English literature is no longer literature written in English: it’s literature written by British people. Confusingly. British literature, then. Briterature. Never mind the quality, feel the provenance. Don’t look out; look in. Don’t welcome words from around the world: ours are enough.
Not that there’s anything wrong with the writing of men and women who had the misfortune to have been dragged up in this rather glum collection of decaying islands. We (if there is a “we”) have produced some delightful things to touch the soul. There’s that shared cultural heritage, the slight memetic experience embedded in our souls, even if, say, the Britain of the Brontes might seem sometimes harder to imagine ourselves in than the United States of Arthur Miller.
But then, isn’t literature about travelling – not just in time but space and imagination? I’m reading Moby Dick at the moment. There might be a huge cultural gap between Herman Melville and me, his reader, but isn’t that the point? I can transport myself to another time, another place, another story, another world, thanks the power of a book – and my own mind – thanks to the magic of reading. I’m really there, in a whaling town in a far off land hundreds of years ago.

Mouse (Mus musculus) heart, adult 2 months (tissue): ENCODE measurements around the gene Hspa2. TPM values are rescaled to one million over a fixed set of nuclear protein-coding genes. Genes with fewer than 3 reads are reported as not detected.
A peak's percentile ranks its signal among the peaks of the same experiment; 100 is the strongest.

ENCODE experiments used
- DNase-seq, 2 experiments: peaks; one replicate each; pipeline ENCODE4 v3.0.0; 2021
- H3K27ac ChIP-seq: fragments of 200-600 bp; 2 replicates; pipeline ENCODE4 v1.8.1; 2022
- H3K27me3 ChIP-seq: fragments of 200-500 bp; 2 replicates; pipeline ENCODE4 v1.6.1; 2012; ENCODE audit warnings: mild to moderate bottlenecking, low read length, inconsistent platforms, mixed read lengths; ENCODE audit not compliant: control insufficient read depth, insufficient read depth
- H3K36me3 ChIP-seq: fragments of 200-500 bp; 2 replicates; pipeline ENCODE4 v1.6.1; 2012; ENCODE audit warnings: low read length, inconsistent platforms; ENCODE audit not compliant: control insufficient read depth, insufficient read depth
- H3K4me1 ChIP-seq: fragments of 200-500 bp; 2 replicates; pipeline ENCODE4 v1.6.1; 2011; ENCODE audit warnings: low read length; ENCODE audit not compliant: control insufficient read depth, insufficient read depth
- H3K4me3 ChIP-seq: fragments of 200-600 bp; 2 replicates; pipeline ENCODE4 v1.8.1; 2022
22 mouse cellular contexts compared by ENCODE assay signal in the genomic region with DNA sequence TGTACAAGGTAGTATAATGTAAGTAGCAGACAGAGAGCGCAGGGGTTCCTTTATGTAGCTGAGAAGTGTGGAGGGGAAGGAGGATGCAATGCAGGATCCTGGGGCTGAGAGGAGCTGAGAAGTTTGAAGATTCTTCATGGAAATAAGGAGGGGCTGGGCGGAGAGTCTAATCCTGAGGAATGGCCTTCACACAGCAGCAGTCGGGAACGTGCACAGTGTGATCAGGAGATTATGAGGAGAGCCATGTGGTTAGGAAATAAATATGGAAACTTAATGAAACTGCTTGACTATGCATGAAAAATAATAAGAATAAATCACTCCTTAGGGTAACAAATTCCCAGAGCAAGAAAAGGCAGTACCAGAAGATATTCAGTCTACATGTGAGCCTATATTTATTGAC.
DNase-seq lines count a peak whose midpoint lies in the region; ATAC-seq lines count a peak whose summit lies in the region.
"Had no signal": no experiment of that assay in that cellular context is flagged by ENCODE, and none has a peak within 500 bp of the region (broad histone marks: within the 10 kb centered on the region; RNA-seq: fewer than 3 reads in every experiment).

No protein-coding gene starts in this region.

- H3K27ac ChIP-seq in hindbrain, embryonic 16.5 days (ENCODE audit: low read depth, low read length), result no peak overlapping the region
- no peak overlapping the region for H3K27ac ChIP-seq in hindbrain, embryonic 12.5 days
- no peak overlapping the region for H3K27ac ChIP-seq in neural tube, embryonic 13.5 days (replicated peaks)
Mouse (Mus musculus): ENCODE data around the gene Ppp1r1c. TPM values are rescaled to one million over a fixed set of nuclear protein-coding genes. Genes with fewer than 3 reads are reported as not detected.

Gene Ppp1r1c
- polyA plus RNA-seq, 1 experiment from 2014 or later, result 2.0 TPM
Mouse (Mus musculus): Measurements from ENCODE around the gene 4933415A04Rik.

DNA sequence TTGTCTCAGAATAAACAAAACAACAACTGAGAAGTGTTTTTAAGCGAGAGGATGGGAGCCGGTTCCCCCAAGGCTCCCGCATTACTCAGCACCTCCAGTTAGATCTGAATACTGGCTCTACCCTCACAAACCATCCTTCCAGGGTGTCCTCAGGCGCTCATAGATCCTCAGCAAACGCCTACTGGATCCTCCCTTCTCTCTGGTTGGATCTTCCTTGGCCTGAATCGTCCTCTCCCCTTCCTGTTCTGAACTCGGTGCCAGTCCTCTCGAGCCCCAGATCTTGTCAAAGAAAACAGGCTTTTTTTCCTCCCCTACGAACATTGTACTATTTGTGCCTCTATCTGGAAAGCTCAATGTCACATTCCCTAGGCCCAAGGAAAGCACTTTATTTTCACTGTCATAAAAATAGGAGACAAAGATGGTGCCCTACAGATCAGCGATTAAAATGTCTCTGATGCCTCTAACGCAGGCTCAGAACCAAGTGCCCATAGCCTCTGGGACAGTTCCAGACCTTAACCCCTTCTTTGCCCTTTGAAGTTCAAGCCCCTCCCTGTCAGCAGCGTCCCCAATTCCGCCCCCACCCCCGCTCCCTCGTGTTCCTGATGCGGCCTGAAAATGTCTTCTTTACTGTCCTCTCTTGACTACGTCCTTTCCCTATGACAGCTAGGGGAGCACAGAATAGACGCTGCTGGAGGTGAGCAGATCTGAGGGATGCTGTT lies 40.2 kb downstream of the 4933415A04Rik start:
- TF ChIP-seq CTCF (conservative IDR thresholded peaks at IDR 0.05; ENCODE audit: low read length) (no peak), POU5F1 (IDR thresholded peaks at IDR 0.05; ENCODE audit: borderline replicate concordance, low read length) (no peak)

There’s a good reason for celebrating wonderful British (and Irish) writers, but another good reason to look further, to the US and Canada, to Australia and New Zealand, to India… But I wouldn’t stop with books written originally in English either. Why deny yourself Gunter Grass, or Peter Hoeg? Why stop there? Why not look beyond Europe to stories beyond white folk and their former colonies? Literature isn’t just about the language; it’s about the power of the story, the joy of imagination, the transportation in the mind.
Or, you could just study British writers only because you don’t like Of Mice And Men. You know. That.